administered by the California Alternative Energy and  
               -------------------------
          <1> Roberts, T., Simbol, A., and Taylor, M. "Energy Efficiency  
          and Alternative Energy Programs", LAO, 2012  
          http://www.lao.ca.gov/laoapp/PubDetails.aspx?id=2677








                 Advanced Transportation Financing Authority (CAEATFA)  
                 within the State Treasurer's Office.

                     $300 million per year from IOU ratepayers for free  
                 energy efficiency and weatherization services for IOU  
                 low-income customers approved by the CPUC.

                     $30 million per year in federal funding for free  
                 weatherization services for low-income residents  
                 administered by the California Department of Community  
                 Services and Development (CDCS).

                     $185 million in one-time funding for free  
                 weatherization services for low-income residents from the  
                 American Recovery and Reinvestment Act of 2009 (ARRA)  
                 administered by CDCS.

                     $280 million in one-time ARRA funds for energy  
                 efficiency programs administered or coordinated by the  
                 California Energy Commission (CEC), including Energy  
                 Upgrade California and several pilot programs designed to  
                 develop best practices for energy efficiency retrofits of  
                 California's buildings constructed prior to adoption of  
                 Title 24 energy efficiency building standards. These  
                 pilots are intended to help CEC develop a comprehensive  
                 energy efficiency strategy for this old building stock,  
                 as required by AB 758 (Skinner, 2009).
                                           
                                      COMMENTS
           
              1.   Author's Purpose  . The author argues that California's  
               energy efficiency programs need collaboration,  
               accountability, and transparency to ensure their  
               effectiveness. The author believes that a public website  
               that aggregates the IOUs' efforts will bring public  
               transparency. Furthermore, by requiring the CPUC to  
               identify programs that overlap with other agency programs,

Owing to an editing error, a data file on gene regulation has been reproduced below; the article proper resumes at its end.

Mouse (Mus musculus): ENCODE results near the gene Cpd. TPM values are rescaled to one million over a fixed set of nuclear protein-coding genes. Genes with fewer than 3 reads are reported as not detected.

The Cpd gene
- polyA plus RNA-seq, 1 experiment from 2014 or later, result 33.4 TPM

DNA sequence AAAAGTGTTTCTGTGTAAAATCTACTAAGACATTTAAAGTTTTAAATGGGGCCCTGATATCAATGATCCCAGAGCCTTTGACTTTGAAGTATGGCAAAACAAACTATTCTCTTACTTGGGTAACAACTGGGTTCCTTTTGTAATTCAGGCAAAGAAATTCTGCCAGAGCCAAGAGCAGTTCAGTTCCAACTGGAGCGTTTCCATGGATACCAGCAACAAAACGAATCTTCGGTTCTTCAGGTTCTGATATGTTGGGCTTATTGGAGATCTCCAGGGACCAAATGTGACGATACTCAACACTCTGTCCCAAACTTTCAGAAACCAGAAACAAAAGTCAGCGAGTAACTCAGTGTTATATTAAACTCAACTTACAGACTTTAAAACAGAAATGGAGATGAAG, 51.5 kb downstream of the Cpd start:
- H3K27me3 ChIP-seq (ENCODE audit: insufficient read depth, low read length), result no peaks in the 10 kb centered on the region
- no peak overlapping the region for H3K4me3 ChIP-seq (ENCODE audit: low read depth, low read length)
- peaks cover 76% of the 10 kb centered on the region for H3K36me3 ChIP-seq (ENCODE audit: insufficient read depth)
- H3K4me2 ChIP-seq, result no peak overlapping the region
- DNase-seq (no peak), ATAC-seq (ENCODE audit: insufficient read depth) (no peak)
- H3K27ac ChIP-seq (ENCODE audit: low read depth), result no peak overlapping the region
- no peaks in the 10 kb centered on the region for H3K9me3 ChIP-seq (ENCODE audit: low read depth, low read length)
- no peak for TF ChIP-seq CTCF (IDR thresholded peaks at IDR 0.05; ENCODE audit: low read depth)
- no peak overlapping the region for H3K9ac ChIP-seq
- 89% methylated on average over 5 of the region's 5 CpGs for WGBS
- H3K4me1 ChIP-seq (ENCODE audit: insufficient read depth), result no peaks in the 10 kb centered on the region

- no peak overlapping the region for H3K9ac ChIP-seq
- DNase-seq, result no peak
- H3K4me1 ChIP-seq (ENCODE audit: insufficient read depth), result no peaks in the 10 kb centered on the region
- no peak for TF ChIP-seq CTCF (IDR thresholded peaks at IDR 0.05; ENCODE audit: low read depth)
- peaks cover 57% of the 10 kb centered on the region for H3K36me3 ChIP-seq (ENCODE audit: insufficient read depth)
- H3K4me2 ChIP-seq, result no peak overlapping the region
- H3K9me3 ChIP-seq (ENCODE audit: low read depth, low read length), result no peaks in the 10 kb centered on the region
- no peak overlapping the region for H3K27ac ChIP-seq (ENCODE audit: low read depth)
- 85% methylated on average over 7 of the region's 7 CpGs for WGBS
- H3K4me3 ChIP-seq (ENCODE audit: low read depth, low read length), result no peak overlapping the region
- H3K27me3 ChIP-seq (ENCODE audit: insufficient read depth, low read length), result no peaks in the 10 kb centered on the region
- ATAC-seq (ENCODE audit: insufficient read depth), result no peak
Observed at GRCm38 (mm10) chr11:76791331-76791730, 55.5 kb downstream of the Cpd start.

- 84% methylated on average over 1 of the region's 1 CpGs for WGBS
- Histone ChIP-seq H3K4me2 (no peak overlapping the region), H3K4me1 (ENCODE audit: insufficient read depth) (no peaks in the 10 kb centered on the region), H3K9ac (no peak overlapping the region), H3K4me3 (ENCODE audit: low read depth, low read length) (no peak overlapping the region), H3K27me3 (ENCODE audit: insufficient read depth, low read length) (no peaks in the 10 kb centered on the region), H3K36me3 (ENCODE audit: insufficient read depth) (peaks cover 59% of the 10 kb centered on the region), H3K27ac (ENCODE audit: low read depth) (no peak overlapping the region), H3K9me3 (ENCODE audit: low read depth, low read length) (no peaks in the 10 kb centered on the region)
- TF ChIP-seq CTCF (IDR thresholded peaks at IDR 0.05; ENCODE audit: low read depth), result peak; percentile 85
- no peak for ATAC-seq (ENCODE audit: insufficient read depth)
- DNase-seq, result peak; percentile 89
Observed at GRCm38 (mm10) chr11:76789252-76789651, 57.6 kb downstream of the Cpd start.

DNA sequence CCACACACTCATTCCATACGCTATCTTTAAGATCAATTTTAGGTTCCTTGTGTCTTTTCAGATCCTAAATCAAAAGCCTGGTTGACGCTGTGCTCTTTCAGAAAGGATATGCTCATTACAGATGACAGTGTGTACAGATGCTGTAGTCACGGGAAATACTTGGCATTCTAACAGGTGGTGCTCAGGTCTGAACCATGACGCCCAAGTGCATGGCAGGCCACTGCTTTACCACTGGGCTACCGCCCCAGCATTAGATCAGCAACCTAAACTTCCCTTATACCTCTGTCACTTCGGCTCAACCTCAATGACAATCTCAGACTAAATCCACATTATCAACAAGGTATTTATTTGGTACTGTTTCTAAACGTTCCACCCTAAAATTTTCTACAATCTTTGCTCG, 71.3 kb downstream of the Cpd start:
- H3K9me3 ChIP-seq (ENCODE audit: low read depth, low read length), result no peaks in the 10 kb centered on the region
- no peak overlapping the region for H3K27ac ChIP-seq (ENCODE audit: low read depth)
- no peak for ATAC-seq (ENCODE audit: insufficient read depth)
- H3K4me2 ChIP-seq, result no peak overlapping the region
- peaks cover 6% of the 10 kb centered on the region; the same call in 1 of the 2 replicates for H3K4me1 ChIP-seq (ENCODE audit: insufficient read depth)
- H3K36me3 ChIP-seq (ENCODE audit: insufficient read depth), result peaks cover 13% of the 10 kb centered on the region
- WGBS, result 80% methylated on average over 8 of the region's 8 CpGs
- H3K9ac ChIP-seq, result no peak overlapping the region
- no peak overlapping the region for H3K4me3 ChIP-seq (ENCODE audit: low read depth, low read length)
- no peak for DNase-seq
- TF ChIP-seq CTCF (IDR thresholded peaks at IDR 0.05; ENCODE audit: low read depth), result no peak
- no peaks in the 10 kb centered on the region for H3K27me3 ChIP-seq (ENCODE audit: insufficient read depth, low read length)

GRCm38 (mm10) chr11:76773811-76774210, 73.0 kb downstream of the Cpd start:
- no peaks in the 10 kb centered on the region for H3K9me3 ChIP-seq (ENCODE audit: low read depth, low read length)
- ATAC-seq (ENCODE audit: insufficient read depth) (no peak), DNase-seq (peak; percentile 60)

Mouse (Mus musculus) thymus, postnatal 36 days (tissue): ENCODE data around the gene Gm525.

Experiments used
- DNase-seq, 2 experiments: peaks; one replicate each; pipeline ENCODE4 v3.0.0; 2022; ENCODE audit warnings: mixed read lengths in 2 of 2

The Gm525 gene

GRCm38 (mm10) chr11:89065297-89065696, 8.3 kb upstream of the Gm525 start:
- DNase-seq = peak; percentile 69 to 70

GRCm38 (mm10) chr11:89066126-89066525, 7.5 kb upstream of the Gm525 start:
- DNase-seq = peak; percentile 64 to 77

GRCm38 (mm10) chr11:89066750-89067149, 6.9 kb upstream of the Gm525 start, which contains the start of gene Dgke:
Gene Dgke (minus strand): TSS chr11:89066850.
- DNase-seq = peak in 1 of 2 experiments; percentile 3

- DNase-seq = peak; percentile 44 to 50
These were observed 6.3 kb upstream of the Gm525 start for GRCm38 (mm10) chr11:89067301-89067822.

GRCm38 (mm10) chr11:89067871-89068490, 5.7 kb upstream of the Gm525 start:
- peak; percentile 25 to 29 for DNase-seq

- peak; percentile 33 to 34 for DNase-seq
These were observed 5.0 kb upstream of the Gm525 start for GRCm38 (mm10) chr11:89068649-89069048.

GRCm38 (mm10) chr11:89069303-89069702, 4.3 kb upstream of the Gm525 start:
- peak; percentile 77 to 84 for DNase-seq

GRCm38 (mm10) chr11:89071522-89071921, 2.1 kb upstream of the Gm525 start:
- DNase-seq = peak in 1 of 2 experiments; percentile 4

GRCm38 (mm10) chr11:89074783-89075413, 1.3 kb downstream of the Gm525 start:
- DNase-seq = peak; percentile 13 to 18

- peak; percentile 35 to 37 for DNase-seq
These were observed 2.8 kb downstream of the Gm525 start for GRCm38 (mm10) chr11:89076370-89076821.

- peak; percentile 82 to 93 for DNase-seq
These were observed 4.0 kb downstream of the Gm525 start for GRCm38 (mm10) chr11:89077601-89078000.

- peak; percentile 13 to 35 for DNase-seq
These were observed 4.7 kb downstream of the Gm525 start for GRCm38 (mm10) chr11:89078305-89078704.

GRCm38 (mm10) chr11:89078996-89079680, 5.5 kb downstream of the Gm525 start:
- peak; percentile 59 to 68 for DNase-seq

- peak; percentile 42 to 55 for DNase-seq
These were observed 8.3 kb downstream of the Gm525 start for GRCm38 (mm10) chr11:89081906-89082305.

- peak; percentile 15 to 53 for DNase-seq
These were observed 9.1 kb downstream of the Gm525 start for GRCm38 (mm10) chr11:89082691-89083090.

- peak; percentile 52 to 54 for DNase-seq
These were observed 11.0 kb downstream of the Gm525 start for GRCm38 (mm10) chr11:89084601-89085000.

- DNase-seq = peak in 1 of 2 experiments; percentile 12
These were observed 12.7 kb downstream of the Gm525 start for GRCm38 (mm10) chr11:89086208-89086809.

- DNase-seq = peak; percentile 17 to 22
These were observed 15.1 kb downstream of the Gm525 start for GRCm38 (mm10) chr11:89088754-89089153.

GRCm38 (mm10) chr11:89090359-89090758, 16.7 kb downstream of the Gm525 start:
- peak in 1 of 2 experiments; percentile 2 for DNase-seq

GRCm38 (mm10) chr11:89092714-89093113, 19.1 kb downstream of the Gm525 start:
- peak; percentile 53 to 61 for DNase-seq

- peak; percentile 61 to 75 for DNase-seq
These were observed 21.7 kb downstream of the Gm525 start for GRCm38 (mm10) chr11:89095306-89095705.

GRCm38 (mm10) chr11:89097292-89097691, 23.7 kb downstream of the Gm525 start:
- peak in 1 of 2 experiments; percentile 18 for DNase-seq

the state can better coordinate its efforts and reduce the  
               number of duplicative programs.

              2.   Inter-Agency Collaboration  . This bill requires the CPUC  
               to identify programs that overlap with other state agency  
               programs including the CEC, the State Air Resources Board,  
               and the CAEATFA. This bill places the burden on the CPUC to  
               modify ratepayer funded programs to ensure that CPUC and  









               IOU efforts are complimentary to the other agency programs  
               and not duplicative. Is this the most cost-effective  
               prescription? Could it be more cost-effective to alter the  
               other agency-administered programs rather than the IOUs?  
               Furthermore, the bill does not address what is to occur if  
               a POU operates a program that is duplicative of a state  
               agency program. A more comprehensive top-down approach may  
               still be needed to provide a more holistic and  
               cost-effective approach to achieving the state's energy  
               efficiency goals.

              3.   Personal Information Protections  . The bill requires that  
               certain personal information be excluded from the online  
               reports pursuant to current law and references those  
               sections. The IOUs and the CPUC are already bound by those  
               protections in current law and it is not necessary to  
               cross-reference those obligations.  Additionally the bill  
               misstates the CPUC's obligation and incorrectly references  
               the Public Records Act.  To prevent redundancy and the  
               potential for inadvertent modification of existing law, the  
               committee may wish to consider amending the bill to strike  
               lines 4-14, at page 4.  
           
                                    ASSEMBLY VOTES
           
          Assembly Floor                     (70-0)
          Assembly Appropriations Committee  (17-0)
          Assembly Utilities and Commerce Committee                       
          (15-0)

                                       POSITIONS
           
           Sponsor:
           
          Author

           Support:
           
          Division of Ratepayer Advocates

           Oppose:
           
          None on file.
          











          Kyle Hiner 
          AB 270 Analysis
          Hearing Date:  June 18, 2013